TAGS: [Strategies] [2020’s] [Indigenous] [History] [Systemic Racism] [Implicit Bias] [Myths] [Politics] [Slavery] [White Supremacy] [White Culture] [Silencing POC] [Health Disparities] [Economics]

Anti-Racism is about Social Responsibility, Not Racial Guilt; Allyship is a Journey, and Shame Has Never Been the Destination

by Tim Wise | November 2021
Worried that racial justice activism might embolden progressives pushing for meaningful equity initiatives in policing, the workplace, and elsewhere, conservatives latched on to this strategy — attacking classroom discussions of racism as “indoctrination” — so as to limit awareness of racial injustice among youth, energized by last summer’s events. The right claims anti-racist curriculum is about guilt-tripping white students. One of the primary weapons in the rhetorical arsenal of this advancing army has been the claim that anti-racist curriculum seeks to make white children feel guilt and shame because of their skin color.
TAGS: [Individual Change] [2020’s] [Anti-Racism] [White Supremacy] [White Culture] [White Privilege] [Social Justice] [Policing] [Employment] [White Fragility/Tears] [History] [Teachers] [Systemic Racism] [Slavery] [Black Lives Matter] [Indigenous] [Advocacy][CRT]

BLACK LIVES MATTER; How White Feminism Failed in the Age of Trayvon Martin

by Rachel Cargle | February 2022
It was the Women’s March on January 21, 2017, that opened my eyes to the racist underbelly of the feminist movement. I was so eager to be a part of what was happening that I partnered with a friend of mine to organize a busload of people to leave from Manhattan’s Lower East Side for our nation’s capital at 4 a.m that day. … Admittedly, it didn’t dawn on me right away. It wasn’t until weeks after the march — after I was called in by a group of Black peers inviting me to question the ways white feminism gave space for my Blackness — that I took a pause to really think it through. At the march, there was an abundance of pink pussy hats but a disturbing lack of Black people among the millions chanting. It was alarming to consider, especially since the country remained in the midst of racial unrest. Audre Lorde once said, “I am a Black Feminist. I mean I recognize that my power as well as my primary oppressions come as a result of my blackness as well as my womaness, and therefore my struggles on both of these fronts are inseparable.” Years after she spoke these words, I felt the same tense inseparability of my doubly oppressed identity.
TAGS: [Individual Change] [2020’s] [Systemic Racism] [White Supremacy] [White Culture] [White Privilege] [White Blindness] [Anti-Racism] [Social Justice] [Racial Terrorism] [Policing] [Intersectionality] [Black Lives Matter] [Advocacy]

America’s Gun Obsession is Rooted in Slavery; A Series of Slave Revolts Terrified White Residents and Helped Fuel the Rationale for Gun Ownership

by Carol Anderson | June 2021
For too long, the second amendment has been portrayed with a founding fathers aura swaddled in the stars and stripes. But “a well-regulated militia” wasn’t, as the story goes, about how valiant and effective the militias were in repelling the British. George Washington was disgusted with their lack of fighting ability and the way the men would just cut and run from battling against a professional army. Nor was the militia reliable as a force to uphold the law. In Shays’ Rebellion, bands of armed white men, who were in the state’s militia, attacked the Massachusetts government because of foreclosures and debt seizures, demonstrating, again, how unreliable the militia were. Boston merchants had to hire mercenaries to put down the rebellion.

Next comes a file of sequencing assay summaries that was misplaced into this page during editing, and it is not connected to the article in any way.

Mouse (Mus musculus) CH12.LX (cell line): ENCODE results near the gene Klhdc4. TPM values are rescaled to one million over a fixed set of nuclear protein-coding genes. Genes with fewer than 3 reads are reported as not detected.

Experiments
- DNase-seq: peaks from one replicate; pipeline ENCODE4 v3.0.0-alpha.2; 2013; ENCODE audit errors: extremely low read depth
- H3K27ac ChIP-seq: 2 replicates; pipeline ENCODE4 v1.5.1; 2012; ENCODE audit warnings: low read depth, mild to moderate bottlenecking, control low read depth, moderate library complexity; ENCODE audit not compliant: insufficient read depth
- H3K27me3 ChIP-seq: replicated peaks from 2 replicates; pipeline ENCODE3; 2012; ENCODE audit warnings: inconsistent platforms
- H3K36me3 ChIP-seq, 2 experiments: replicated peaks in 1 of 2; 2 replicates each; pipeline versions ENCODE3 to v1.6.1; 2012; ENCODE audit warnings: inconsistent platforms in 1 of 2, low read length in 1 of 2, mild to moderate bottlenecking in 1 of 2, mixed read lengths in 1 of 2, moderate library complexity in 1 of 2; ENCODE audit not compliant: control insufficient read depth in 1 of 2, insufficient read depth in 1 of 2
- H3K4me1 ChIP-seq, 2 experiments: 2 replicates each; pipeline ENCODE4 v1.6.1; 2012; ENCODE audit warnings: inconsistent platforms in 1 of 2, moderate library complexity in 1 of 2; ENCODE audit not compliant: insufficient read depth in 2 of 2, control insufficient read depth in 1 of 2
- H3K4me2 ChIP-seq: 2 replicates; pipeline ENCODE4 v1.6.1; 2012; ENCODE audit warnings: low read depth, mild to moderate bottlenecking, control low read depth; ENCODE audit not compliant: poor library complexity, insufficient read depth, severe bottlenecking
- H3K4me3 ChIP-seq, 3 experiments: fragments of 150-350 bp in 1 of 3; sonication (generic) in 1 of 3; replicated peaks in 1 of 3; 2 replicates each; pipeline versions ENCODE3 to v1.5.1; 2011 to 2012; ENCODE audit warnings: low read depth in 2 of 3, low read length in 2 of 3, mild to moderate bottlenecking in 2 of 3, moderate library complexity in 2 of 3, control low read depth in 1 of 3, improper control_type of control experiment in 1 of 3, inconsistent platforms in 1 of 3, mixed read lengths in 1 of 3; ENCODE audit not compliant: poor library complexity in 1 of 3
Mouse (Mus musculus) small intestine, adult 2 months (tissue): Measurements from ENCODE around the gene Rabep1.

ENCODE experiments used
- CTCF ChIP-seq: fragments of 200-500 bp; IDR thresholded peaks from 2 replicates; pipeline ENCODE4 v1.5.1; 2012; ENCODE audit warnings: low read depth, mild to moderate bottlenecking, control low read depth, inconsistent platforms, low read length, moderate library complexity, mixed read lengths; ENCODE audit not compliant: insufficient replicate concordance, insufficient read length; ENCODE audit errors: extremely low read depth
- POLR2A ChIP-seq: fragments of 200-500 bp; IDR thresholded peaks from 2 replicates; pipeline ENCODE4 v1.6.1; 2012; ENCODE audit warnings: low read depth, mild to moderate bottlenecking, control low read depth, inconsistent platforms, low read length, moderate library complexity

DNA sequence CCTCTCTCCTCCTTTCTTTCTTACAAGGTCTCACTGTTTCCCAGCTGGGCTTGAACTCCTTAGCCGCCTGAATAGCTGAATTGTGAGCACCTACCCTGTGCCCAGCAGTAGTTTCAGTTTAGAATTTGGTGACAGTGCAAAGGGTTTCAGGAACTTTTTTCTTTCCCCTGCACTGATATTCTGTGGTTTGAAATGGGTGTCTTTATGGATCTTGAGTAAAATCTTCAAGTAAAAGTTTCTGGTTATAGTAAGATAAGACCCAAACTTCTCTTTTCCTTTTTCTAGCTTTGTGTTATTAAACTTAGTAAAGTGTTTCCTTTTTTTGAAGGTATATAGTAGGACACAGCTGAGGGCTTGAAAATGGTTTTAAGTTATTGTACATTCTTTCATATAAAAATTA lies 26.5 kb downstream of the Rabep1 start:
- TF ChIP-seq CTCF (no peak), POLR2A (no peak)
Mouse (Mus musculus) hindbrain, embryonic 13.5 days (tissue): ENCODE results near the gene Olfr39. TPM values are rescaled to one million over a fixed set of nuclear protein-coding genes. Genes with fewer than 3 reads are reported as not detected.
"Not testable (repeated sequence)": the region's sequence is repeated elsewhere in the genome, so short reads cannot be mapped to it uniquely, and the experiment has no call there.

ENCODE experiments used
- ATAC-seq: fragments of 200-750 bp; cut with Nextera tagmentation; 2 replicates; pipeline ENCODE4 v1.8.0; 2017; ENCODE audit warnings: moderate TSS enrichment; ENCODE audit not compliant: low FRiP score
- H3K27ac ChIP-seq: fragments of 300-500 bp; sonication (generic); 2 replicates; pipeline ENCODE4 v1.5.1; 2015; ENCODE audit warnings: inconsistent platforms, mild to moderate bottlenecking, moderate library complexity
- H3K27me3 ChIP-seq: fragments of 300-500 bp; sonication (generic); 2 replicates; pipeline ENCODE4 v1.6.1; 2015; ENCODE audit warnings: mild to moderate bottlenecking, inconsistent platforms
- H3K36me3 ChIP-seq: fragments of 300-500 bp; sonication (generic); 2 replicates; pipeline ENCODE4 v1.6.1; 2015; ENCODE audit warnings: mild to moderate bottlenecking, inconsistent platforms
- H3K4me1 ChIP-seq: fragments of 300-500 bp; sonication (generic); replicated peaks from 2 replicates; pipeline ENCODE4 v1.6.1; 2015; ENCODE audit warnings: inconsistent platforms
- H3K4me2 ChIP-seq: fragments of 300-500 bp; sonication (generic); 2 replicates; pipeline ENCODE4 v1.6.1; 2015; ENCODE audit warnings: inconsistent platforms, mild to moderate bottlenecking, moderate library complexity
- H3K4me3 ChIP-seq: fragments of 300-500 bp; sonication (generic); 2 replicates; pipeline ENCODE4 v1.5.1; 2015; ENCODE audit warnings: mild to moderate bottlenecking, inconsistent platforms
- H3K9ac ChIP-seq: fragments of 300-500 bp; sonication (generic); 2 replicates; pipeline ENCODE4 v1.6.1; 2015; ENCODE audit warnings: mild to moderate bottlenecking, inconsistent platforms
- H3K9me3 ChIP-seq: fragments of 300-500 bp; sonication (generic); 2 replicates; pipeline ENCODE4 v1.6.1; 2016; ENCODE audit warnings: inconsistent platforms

On the other hand, where the militia had been steadfast was in controlling the enslaved Black population. Access to guns for white people was essential for this function.
TAGS: [Racial Terrorism] [2020’s] [Economics] [Justice System] [White Supremacy] [White Culture] [White Privilege] [Politics] [White Blindness] [White Defensiveness] [History] [Black Lives Matter] [Social Justice] [Systemic Racism] [Slavery] [Policing] [Silencing POC]

The Re-Assassination of Martin Luther King, Jr.

by Wendell Griffen | January 2022
This year, the Arkansas Martin Luther King Jr. Commission, an agency of the Arkansas Department of Education, has invited an un-reconstructed Southern Baptist preacher, right wing politician, and Fox News pundit named Mike Huckabee to deliver a “keynote address” during what it terms an “inter-faith prayer breakfast” on the King holiday (January 17). Attendance will be by invitation only. The event will be held at the Arkansas Governor’s Mansion.
TAGS: [Strategies] [2020’s] [History] [Systemic Racism] [Social Justice] [Role Model] [Politics] [Racial Terrorism] [Civil War] [Black Lives Matter] [White Supremacy] [White Culture] [Economics] [White Privilege] [White Blindness] [Intersectionality]

More than 1,700 Congressmen Once Enslaved Black People. This Is Who They Were, and How They Shaped the Nation.

by Julie Zauzmer Weil, Adrian Blanco and Leo Dominguez| January 2022
From the founding of the United States until long after the Civil War, hundreds of the elected leaders writing the nation’s laws were current or former slaveowners. More than 1,700 people who served in the U.S. Congress in the 18th, 19th and even 20th centuries owned human beings at some point in their lives, according to a Washington Post investigation of censuses and other historical records.
TAGS: [Racial Terrorism] [2002’s] [Civil War] [Slavery] [Politics] [Systemic Racism] [White Supremacy] [White Culture] [White Privilege] [White Blindness] [Justice System] [History] [Black Lives Matter] [Silencing POC] [Confederate Monuments] [Indigenous]

Native Americans and Mount Rushmore

by From the Collection: Native Americans | Date Unknown